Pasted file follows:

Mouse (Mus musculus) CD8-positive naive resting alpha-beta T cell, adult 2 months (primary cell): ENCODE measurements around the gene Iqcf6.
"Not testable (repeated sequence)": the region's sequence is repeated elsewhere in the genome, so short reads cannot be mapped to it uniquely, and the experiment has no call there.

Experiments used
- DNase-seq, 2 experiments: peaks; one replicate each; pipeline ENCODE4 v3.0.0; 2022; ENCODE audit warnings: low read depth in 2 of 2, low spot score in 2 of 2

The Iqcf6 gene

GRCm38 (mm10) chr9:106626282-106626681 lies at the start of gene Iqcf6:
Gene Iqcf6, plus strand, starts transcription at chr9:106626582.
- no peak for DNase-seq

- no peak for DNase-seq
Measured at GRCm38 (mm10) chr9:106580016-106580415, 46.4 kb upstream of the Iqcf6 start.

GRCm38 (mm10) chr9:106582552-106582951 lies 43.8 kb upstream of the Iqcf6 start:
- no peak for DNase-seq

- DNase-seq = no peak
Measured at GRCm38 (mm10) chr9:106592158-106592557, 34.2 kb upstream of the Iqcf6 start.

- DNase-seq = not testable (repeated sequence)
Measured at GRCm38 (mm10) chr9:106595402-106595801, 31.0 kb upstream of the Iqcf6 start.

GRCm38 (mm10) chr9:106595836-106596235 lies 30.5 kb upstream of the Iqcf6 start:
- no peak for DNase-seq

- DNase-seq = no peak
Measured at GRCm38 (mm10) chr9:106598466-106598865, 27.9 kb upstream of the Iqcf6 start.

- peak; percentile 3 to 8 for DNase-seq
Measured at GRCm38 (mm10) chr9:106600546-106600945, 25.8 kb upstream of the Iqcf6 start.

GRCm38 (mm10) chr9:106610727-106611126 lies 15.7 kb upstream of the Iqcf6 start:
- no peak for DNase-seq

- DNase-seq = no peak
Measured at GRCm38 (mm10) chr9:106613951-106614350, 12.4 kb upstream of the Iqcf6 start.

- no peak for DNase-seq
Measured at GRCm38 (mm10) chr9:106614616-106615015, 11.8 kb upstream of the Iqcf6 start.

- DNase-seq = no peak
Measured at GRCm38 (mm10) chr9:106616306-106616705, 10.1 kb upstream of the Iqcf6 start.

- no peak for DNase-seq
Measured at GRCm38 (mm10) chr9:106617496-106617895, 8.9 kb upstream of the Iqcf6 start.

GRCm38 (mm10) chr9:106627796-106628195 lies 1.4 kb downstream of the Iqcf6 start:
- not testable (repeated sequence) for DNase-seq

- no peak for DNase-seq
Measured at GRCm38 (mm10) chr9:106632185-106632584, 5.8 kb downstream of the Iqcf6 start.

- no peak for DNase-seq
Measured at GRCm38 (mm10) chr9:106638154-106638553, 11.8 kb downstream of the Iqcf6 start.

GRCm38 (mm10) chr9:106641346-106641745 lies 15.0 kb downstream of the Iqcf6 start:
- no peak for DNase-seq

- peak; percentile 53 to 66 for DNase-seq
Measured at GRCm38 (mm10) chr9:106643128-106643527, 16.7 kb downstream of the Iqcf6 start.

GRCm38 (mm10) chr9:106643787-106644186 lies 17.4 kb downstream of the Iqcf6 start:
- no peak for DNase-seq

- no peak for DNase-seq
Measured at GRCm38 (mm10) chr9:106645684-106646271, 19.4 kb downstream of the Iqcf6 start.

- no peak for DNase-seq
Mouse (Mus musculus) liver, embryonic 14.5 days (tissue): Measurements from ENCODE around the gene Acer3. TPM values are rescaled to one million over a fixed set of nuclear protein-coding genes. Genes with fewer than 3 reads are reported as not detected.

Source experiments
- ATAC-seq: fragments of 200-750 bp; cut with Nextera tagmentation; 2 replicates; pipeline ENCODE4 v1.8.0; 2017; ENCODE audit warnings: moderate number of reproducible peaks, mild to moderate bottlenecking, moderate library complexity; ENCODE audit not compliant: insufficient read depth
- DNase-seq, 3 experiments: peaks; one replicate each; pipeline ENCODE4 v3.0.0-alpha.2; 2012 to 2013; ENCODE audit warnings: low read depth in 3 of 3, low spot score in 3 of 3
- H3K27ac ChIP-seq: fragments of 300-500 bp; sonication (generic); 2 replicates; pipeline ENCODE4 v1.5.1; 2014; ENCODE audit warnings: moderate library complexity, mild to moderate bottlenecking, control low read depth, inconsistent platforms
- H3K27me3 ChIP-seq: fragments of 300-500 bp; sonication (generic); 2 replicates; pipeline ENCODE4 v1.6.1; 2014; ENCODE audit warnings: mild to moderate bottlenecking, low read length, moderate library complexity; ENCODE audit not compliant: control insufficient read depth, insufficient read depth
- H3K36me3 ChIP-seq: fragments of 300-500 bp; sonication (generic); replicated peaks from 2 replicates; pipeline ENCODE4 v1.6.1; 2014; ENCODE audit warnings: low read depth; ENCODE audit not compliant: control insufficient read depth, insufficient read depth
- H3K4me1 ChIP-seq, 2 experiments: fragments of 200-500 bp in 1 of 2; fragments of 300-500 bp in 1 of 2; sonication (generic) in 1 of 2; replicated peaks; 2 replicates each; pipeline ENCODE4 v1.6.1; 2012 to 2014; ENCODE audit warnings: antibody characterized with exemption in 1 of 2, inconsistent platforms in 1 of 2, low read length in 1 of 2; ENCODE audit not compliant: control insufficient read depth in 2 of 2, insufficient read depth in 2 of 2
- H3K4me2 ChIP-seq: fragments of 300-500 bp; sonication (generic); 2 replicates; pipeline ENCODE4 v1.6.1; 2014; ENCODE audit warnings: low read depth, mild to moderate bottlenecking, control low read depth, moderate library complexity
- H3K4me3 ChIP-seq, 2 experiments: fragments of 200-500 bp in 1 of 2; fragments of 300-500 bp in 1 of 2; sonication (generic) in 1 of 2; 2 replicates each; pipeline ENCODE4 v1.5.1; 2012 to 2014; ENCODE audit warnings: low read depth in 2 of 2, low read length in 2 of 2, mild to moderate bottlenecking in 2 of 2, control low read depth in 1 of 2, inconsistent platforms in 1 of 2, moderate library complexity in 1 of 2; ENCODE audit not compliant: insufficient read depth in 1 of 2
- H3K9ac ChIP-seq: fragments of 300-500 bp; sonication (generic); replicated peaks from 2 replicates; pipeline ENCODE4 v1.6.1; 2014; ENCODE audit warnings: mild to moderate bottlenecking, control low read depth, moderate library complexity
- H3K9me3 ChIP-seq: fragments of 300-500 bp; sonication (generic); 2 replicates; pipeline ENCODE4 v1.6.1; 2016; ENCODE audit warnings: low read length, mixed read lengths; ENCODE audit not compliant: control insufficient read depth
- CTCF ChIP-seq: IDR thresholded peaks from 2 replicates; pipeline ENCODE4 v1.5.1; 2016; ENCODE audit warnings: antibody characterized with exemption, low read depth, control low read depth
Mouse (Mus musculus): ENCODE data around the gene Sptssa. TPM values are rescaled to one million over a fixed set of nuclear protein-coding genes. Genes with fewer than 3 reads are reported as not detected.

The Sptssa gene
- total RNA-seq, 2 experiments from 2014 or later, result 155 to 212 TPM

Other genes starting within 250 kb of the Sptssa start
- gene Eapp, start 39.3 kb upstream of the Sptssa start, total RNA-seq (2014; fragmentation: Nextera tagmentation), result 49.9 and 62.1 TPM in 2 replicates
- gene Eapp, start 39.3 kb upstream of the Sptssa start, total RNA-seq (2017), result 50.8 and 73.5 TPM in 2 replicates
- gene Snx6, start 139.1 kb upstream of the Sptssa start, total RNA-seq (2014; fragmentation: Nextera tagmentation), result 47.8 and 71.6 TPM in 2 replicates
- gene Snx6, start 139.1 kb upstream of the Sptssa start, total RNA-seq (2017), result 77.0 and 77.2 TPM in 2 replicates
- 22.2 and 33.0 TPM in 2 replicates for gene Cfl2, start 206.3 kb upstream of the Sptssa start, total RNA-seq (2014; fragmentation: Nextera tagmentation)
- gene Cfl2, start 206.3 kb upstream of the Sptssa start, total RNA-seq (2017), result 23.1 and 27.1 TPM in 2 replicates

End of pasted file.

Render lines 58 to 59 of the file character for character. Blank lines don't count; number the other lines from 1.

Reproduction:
- H3K9ac ChIP-seq: fragments of 300-500 bp; sonication (generic); replicated peaks from 2 replicates; pipeline ENCODE4 v1.6.1; 2014; ENCODE audit warnings: mild to moderate bottlenecking, control low read depth, moderate library complexity
- H3K9me3 ChIP-seq: fragments of 300-500 bp; sonication (generic); 2 replicates; pipeline ENCODE4 v1.6.1; 2016; ENCODE audit warnings: low read length, mixed read lengths; ENCODE audit not compliant: control insufficient read depth